Sir Richard Branson’s dream of launching rockets into space under the wing of a converted 747 jet ended on Monday with rivals snapping up assets from Virgin Orbit for just over $36 million.
The breakout price is just 10% of the $3.7 billion valuation attributed to Virgin Orbit in December 2021 when the rocket launch company merged with a special purpose acquisition company, or Spac, to make its Nasdaq debut. It’s also a fraction of the billion dollars that Branson’s Virgin Investments says it has pumped into the company.
Rocket Lab, the fast-growing launch startup with offices across from Virgin Orbit’s headquarters in Long Beach, Calif., has purchased the company’s 140,000-square-foot rocket factory and equipment for $16.1 million.
Virgin Orbit’s converted jet, called Cosmic Girl, was sold to builder of the world’s largest plane, Stratolaunch, for $17 million, well below the investment made by Virgin Orbit to buy and convert the aircraft. Stratolaunch is developing technology to test hypersonic missiles from its Roc aircraft. Prior to its collapse, Virgin Orbit was exploring similar opportunities for Cosmic Girl.
A third space company, Launcher Inc, recently acquired by Vast, a private space station company, purchased VO’s launch site and lease in the Mojave Desert for $2.7 million.
Including the sale of laptops and office equipment, the auction raised some $36.5 million for creditors. Branson’s Virgin Investment controlled about 75% of the company.
While planes and production facilities have found buyers, successful sales have not been made for the intellectual property behind Virgin Orbit’s unique horizontal launch system or the half-dozen LauncherOne rockets sitting on the ground of the factory, said a person with knowledge of the auction. However, it is not known if the rockets are usable on another launch platform, or the IP without the aircraft.
Virgin Orbit released a statement Tuesday evening confirming the sale and thanking its investors and stakeholders. The group said it had been “at the forefront of an emerging commercial launch industry” and had made “lasting contributions to the advancement of satellite launch in the US and UK” .
“Virgin Orbit’s legacy in the space industry will be forever remembered,” he said.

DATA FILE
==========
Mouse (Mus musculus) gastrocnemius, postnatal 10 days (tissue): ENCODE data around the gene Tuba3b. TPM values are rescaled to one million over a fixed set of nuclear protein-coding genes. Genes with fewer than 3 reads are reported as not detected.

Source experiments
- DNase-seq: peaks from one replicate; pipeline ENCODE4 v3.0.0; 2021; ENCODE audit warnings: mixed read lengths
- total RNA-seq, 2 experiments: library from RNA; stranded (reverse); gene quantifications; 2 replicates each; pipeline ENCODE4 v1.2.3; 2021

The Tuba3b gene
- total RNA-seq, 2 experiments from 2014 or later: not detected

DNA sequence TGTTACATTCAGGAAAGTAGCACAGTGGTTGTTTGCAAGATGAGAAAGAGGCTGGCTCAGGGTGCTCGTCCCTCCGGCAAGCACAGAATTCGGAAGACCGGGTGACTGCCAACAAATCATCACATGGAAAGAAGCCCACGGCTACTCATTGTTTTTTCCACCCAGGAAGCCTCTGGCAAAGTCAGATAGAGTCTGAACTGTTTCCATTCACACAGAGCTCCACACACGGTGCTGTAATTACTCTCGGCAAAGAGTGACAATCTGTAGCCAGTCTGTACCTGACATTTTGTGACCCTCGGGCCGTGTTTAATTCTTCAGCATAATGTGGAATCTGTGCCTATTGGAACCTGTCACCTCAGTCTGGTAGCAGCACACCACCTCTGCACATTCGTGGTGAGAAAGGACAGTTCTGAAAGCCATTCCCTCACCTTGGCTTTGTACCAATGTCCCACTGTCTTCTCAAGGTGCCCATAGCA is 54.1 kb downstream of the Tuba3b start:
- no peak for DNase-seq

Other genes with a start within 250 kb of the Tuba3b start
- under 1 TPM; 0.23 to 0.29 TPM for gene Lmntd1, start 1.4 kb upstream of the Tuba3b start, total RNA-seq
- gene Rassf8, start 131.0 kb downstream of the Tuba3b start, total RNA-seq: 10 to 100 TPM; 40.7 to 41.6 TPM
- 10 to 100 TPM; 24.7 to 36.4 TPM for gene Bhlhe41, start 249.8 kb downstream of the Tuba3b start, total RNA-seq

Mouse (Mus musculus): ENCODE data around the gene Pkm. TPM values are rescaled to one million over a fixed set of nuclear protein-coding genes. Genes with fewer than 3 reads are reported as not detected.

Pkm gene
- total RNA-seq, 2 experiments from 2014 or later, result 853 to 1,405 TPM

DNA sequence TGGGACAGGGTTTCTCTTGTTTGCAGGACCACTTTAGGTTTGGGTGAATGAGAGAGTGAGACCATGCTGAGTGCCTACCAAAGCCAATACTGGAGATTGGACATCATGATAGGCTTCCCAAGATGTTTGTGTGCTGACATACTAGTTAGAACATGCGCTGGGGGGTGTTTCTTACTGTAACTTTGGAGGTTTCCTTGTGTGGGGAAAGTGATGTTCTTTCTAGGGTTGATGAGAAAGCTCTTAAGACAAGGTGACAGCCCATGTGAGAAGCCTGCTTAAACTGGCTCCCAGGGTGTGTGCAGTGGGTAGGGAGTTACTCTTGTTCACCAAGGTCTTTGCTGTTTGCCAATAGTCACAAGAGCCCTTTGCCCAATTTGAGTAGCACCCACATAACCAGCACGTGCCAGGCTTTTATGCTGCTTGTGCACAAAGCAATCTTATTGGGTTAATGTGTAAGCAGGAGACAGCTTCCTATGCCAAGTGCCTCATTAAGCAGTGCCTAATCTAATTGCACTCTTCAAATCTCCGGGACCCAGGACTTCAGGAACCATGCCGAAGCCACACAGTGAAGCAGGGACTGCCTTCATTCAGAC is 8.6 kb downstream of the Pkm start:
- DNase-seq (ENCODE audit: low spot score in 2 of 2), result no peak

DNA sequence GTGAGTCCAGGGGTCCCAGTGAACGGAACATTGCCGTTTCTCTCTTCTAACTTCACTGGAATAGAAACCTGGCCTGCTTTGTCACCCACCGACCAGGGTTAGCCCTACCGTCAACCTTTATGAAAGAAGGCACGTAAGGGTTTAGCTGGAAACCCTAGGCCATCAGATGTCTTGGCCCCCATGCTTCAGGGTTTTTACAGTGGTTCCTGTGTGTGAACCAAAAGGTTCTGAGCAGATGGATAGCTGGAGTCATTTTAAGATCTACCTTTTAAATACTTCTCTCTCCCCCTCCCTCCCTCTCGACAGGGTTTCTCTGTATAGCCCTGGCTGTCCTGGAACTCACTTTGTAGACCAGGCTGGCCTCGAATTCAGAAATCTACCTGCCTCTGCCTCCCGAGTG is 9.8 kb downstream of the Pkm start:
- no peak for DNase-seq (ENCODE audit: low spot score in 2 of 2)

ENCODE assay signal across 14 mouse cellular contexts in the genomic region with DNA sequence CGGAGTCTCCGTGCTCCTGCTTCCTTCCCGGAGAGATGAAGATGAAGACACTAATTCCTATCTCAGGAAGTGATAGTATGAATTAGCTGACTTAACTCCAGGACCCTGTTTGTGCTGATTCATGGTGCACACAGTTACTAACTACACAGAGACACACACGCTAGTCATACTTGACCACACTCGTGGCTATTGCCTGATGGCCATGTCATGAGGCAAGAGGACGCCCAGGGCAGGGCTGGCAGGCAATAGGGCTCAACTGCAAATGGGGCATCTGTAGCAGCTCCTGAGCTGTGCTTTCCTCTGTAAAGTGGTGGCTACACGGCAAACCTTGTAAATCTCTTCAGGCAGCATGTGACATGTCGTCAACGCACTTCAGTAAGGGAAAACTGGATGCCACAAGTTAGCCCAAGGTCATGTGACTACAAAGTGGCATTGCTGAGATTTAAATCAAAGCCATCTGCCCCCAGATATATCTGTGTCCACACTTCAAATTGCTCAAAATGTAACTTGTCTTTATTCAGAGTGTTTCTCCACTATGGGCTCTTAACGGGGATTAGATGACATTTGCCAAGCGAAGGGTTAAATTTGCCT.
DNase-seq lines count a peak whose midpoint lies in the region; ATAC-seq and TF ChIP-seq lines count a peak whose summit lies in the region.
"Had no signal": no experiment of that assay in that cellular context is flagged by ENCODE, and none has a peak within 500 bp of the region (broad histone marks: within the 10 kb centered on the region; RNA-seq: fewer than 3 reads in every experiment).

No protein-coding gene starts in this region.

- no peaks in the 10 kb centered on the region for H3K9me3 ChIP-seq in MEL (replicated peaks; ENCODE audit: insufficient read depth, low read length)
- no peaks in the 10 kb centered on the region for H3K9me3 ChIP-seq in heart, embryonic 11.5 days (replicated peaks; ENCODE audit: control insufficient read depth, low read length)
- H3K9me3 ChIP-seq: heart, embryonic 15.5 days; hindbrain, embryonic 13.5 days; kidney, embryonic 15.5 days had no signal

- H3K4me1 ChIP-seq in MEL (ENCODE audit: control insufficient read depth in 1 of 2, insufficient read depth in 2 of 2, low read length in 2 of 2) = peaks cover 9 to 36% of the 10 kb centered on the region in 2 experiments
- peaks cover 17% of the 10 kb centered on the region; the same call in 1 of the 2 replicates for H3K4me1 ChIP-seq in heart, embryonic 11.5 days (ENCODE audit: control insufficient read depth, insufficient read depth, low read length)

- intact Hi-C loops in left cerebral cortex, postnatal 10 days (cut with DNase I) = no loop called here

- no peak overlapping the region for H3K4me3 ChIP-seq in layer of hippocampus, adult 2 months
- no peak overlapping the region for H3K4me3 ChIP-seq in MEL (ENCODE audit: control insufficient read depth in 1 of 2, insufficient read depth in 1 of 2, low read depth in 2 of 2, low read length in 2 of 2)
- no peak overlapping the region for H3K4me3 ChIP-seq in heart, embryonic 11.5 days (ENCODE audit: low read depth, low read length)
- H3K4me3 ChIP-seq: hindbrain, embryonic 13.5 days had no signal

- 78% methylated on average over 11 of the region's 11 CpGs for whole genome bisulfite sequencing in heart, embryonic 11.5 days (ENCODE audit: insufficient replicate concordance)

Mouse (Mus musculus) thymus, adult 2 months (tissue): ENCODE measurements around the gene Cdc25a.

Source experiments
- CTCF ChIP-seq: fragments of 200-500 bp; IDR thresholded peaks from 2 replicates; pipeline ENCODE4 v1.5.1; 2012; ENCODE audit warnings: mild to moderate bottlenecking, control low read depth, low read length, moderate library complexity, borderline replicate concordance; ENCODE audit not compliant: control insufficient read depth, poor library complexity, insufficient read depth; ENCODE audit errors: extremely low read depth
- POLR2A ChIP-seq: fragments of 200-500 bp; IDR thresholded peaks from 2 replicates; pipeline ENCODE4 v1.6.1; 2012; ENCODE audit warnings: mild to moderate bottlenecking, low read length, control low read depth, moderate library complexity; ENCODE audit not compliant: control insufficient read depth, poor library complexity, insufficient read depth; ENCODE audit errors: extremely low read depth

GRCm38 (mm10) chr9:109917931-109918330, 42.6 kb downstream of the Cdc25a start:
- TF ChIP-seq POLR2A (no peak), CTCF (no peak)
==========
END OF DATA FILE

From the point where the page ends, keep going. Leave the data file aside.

The company laid off most of its workforce and filed for Chapter 11 protection from creditors in April, with $700,000 remaining in the bank.
Months of crisis talks with potential investors had failed to secure new funding for the company, which had burned through nearly $50 million a quarter in its race to grab market share from rapidly growing launch.
The auction ends Branson’s five-year effort to exploit the sector. Orbit was spun off from entrepreneur Virgin Galactic’s space tourism business in 2017 and brought in other investors including Boeing and Emirati sovereign wealth fund Mubadala. Bankruptcy filings revealed the group first sought a sale or new investment as early as early 2022, weeks after it went public.
Virgin Orbit had hoped to differentiate itself by offering highly flexible, dedicated launch services from anywhere in the world with a suitable runway. His system carried the LauncherOne rocket to 35,000 feet above Earth, from where the rocket was launched into space with its payload of satellites.
Potential customers included government and military customers, as well as commercial customers. The company reported a backlog of contracts valued at $143 million last year. However, the filings make it clear that Virgin couldn’t match the prices of its rivals, while struggling to increase the pace of launches fast enough to generate sustainable revenue. While six launches were planned last year, only two were made. Over the life of the business, accumulated losses amounted to just over £1 billion, according to filings.
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